Seti River: The glacial river Seti, flows right through the heart of the Pokhara valley and goes completely underground at certain places. The Seti River is also called white Gandaki because of the limestones sediments that give the water a milky tint. This river cuts the deepest gorge in Nepal. The roaring Seti River passes right through Pokhara, but you won't see it unless you go looking. The river has carved a deep, narrow gorge through the middle of town, turning the water milky white in the process. At points, the gorge is less than a metre across and the river gushes by more than 50m below street level. The best place to catch a glimpse of the Seti River is the park just north of Old Pokhara near the Gurkha Museum or the KI Singh Bridge, on the road to Batulechaur. If you peer down through the darkness, you can just see the water churning through the gorge. Nearby is a small Buddhist gompa with friendly novice monks.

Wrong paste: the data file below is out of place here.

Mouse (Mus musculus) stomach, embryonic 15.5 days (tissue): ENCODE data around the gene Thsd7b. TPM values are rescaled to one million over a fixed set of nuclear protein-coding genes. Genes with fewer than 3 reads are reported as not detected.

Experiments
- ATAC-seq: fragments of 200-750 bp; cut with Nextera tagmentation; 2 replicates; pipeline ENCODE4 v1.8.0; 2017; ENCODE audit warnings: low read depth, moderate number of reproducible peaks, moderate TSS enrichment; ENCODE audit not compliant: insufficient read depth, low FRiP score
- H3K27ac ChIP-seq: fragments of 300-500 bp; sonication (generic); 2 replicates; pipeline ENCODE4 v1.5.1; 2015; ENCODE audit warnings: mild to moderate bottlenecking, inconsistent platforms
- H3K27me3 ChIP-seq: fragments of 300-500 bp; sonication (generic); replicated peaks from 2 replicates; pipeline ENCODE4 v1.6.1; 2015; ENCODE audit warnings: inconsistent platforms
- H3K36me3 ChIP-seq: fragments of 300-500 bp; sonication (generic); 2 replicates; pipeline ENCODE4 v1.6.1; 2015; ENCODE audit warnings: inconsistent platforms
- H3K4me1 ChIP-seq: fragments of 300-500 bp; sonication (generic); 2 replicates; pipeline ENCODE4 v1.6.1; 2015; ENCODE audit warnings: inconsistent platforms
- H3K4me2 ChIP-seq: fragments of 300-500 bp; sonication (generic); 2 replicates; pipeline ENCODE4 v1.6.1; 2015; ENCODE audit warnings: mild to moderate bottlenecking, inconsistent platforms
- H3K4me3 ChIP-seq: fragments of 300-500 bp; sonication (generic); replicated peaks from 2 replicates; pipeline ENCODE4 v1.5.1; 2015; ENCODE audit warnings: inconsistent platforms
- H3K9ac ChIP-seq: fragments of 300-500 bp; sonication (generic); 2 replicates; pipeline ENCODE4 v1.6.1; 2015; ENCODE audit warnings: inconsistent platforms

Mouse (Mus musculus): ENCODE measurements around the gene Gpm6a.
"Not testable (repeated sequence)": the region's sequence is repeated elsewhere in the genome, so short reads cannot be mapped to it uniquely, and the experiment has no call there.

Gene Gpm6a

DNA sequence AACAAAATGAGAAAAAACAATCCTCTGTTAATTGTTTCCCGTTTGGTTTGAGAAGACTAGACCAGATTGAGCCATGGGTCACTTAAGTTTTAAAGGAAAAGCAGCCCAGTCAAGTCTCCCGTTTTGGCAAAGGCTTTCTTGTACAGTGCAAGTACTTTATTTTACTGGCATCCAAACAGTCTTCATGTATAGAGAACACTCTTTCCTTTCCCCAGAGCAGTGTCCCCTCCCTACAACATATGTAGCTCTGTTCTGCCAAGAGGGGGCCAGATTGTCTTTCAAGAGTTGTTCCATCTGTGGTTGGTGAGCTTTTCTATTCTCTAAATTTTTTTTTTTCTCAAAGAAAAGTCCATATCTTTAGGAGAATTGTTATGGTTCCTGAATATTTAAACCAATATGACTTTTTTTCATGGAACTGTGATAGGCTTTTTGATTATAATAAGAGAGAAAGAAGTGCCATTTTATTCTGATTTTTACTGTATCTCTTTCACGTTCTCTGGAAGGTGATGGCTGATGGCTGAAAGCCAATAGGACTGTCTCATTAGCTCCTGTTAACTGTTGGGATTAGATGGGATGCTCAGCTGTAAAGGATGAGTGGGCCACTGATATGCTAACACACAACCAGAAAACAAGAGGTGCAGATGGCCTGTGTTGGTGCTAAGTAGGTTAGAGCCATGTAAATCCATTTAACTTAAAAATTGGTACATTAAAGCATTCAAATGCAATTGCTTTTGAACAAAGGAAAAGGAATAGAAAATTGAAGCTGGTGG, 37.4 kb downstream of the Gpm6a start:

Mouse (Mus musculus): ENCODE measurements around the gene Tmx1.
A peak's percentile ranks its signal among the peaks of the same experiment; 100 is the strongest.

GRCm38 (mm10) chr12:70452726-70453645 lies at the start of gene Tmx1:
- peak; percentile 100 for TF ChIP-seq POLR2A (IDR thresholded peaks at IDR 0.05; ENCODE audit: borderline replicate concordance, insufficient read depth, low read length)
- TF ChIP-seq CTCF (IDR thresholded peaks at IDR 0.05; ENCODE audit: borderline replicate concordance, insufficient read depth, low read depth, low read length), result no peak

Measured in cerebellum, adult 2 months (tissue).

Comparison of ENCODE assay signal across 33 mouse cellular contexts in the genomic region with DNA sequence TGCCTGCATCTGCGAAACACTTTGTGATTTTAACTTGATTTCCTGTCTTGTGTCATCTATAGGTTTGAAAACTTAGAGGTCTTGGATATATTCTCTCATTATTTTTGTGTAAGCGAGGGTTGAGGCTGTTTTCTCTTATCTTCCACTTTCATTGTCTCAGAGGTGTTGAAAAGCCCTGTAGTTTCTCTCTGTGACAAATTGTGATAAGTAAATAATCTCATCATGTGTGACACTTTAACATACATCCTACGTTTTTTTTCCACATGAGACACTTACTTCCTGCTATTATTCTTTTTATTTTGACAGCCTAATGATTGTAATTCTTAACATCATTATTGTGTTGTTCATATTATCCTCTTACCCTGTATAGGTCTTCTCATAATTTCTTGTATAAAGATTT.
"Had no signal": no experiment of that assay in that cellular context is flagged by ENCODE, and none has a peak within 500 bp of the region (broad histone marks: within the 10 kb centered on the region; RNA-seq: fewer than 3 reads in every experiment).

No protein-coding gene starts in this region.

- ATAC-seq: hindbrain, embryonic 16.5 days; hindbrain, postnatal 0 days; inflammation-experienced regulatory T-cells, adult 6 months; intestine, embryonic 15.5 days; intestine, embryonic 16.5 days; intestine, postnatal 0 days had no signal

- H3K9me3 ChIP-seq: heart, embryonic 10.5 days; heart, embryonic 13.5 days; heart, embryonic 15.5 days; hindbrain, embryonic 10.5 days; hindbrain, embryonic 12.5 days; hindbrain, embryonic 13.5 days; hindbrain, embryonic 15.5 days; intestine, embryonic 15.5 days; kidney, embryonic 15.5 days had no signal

Gurkha Museum: Situated just north of Mahendra Pul, near the KI Singh Bridge, this well-curated museum displays the achievements of the famous Gurkha regiment. Accompanied by sound effects of machine-gun fire, it covers Gurkha history from the 19th-century Indian Mutiny, through two World Wars to current-day Afghanistan. There is a fascinating display outlining the stories of the 13 Gurkhas who’ve been awarded the Victoria Cross medal.
Jungle Safari: Jungle safari can be experience at Chitwan National Park, One of the well fascilated National Park in the Nation with just 5 Hours Drive from the valley. A safari in Nepal is a fun filled package ideal for anyone. The national parks offer a range of accommodations form lush resorts to basic tent style. The resorts make a package for you that included everything from you sleeping arrangements to meals to days full of activity.